Article Text

This article has a correction. Please see:

Survival of extremely preterm infants
  1. Nashwa Matta1,
  2. David Young2,
  3. Richard Boulton1,
  4. Helen Mactier1
  1. 1Neonatal Unit, Princess Royal Maternity, Glasgow, UK
  2. 2Department of Statistics and Modelling Science, University of Strathclyde, Glasgow, UK
  1. Correspondence to Helen Mactier, Neonatal Unit, Princess Royal Maternity, Glasgow, UK; helen.mactier{at}

Statistics from

Draper et al1 have highlighted the variation across Europe in outcomes of very preterm infants. Specifically, at 24–27 weeks' gestation, mortality as a percentage of infants alive at start of labour varied from 41.5% to 80.5%, and at <24 weeks' gestation from 0% to 9.7%. There is no mention, however, of the potential for variation within regions.

We have recently audited the outcome for extremely preterm babies born alive within the city of Glasgow between 1 January 1998 and 31 December 2002. The 3 maternity units serve a population of approximately 750 000 and delivered on average a total of just more than 11 000 infants per annum. In all, 130 live births between 23+0 and 25+6 weeks' gestation were documented over the 5-year period. The survival of one infant could not be determined, and was thus excluded from the analysis. Survival rates were comparable to EPICure2 for infants born between 24 and 25+6 weeks' gestation, but tended to be poorer for infants born <24 weeks (n=24), of whom none survived (EPICure survival to discharge 11%, p=0.073)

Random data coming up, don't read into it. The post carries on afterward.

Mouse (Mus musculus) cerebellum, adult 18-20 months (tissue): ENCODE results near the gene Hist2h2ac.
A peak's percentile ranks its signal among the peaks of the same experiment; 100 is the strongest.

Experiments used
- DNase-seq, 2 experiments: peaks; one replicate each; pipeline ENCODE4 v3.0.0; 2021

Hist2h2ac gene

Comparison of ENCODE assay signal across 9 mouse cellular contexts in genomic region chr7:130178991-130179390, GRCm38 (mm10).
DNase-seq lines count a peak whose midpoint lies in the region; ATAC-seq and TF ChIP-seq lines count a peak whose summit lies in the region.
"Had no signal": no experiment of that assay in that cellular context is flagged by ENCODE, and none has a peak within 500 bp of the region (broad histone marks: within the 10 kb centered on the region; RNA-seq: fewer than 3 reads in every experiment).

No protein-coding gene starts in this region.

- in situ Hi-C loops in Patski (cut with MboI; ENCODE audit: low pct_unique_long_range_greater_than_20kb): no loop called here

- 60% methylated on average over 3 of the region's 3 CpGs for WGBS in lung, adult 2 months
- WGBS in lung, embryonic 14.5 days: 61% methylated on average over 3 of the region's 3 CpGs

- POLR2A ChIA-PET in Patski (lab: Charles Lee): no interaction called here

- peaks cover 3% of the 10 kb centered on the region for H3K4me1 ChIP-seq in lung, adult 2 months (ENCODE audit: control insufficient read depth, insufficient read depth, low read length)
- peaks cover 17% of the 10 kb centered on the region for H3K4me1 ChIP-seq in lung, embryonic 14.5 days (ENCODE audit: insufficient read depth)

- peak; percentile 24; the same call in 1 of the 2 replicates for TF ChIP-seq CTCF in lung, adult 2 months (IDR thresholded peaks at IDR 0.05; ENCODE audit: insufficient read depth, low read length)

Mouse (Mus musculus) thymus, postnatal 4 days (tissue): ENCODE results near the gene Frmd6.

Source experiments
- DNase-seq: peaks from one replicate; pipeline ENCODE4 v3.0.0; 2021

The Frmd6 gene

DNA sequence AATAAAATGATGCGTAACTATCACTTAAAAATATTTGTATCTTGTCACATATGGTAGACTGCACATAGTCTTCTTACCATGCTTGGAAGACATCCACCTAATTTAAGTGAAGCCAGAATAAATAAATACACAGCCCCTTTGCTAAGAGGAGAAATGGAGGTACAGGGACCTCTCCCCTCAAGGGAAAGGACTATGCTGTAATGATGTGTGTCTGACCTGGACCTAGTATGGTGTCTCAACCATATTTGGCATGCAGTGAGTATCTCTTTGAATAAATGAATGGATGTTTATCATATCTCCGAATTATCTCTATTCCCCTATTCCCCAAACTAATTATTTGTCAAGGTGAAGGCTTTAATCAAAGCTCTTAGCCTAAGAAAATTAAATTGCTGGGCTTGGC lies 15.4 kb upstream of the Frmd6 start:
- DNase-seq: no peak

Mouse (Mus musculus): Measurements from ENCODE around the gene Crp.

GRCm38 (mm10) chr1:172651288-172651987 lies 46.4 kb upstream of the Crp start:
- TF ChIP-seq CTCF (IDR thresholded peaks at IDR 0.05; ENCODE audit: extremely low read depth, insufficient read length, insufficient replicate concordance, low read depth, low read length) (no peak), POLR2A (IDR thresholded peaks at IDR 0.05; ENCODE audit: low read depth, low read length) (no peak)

The number of recorded live births <26 weeks' gestation as a percentage of total live births varied between the 3 maternity units from 8 to 11 per 10 000 live births, and there were significant differences in terms of survival to discharge (table 1). Data regarding neurological status at discharge from hospital follow-up (generally at around 2 years) were available for 83% of survivors: survival free of major disability was similar for hospitals 1 and 2 but higher than for hospital 3. For hospitals 1 and 2 major disability-free survival was comparable to that reported among infants of 24−25+6 weeks' gestation in the EPICure cohort.2

Table 1

Survival to discharge and major disability-free survival for infants born alive at 24 and 25 weeks' gestation

These data highlight the fact that there may be significant differences in survival of extremely preterm infants between maternity and neonatal units, even within the same city. Differences in survival may represent different practices within the labour ward as well as the neonatal unit, and are of course influenced by many factors including social demographics. Outcome data should include neurological status as well as survival to discharge.


View Abstract


  • Competing interests: None.

  • Provenance and peer review: Not commissioned; not externally peer reviewed.

  • Detail has been removed from this case description/these case descriptions to ensure anonymity. The editors and reviewers have seen the detailed information available and are satisfied that the information backs up the case the authors are making.

Request permissions

If you wish to reuse any or all of this article please use the link below which will take you to the Copyright Clearance Center’s RightsLink service. You will be able to get a quick price and instant permission to reuse the content in many different ways.

Linked Articles

  • Correction
    BMJ Publishing Group Ltd and Royal College of Paediatrics and Child Health